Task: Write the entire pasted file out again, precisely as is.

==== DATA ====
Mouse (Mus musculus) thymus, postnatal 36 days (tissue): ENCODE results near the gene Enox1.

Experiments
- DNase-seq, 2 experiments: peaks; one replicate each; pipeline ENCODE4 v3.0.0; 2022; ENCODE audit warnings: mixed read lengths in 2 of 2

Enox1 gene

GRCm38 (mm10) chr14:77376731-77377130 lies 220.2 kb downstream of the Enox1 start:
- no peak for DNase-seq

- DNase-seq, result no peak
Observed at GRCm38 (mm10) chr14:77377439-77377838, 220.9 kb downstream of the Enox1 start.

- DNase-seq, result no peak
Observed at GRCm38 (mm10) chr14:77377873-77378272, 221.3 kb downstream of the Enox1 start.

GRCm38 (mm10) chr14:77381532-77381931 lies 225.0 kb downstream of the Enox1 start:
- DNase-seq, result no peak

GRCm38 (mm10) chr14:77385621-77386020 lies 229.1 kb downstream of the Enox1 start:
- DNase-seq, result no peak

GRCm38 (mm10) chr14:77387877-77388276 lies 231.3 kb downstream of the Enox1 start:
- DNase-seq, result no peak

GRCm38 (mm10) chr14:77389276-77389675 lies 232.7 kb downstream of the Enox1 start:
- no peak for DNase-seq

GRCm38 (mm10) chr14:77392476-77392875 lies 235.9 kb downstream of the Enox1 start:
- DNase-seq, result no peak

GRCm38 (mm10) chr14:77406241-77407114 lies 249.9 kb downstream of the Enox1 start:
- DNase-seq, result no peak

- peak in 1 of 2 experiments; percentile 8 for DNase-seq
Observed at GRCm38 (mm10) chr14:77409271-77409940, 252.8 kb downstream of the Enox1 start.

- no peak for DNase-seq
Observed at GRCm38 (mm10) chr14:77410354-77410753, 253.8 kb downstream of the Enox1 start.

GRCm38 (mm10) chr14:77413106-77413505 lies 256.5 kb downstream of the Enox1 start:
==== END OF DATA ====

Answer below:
Mouse (Mus musculus) thymus, postnatal 36 days (tissue): ENCODE results near the gene Enox1.

Experiments
- DNase-seq, 2 experiments: peaks; one replicate each; pipeline ENCODE4 v3.0.0; 2022; ENCODE audit warnings: mixed read lengths in 2 of 2

Enox1 gene

GRCm38 (mm10) chr14:77376731-77377130 lies 220.2 kb downstream of the Enox1 start:
- no peak for DNase-seq

- DNase-seq, result no peak
Observed at GRCm38 (mm10) chr14:77377439-77377838, 220.9 kb downstream of the Enox1 start.

- DNase-seq, result no peak
Observed at GRCm38 (mm10) chr14:77377873-77378272, 221.3 kb downstream of the Enox1 start.

GRCm38 (mm10) chr14:77381532-77381931 lies 225.0 kb downstream of the Enox1 start:
- DNase-seq, result no peak

GRCm38 (mm10) chr14:77385621-77386020 lies 229.1 kb downstream of the Enox1 start:
- DNase-seq, result no peak

GRCm38 (mm10) chr14:77387877-77388276 lies 231.3 kb downstream of the Enox1 start:
- DNase-seq, result no peak

GRCm38 (mm10) chr14:77389276-77389675 lies 232.7 kb downstream of the Enox1 start:
- no peak for DNase-seq

GRCm38 (mm10) chr14:77392476-77392875 lies 235.9 kb downstream of the Enox1 start:
- DNase-seq, result no peak

GRCm38 (mm10) chr14:77406241-77407114 lies 249.9 kb downstream of the Enox1 start:
- DNase-seq, result no peak

- peak in 1 of 2 experiments; percentile 8 for DNase-seq
Observed at GRCm38 (mm10) chr14:77409271-77409940, 252.8 kb downstream of the Enox1 start.

- no peak for DNase-seq
Observed at GRCm38 (mm10) chr14:77410354-77410753, 253.8 kb downstream of the Enox1 start.

GRCm38 (mm10) chr14:77413106-77413505 lies 256.5 kb downstream of the Enox1 start: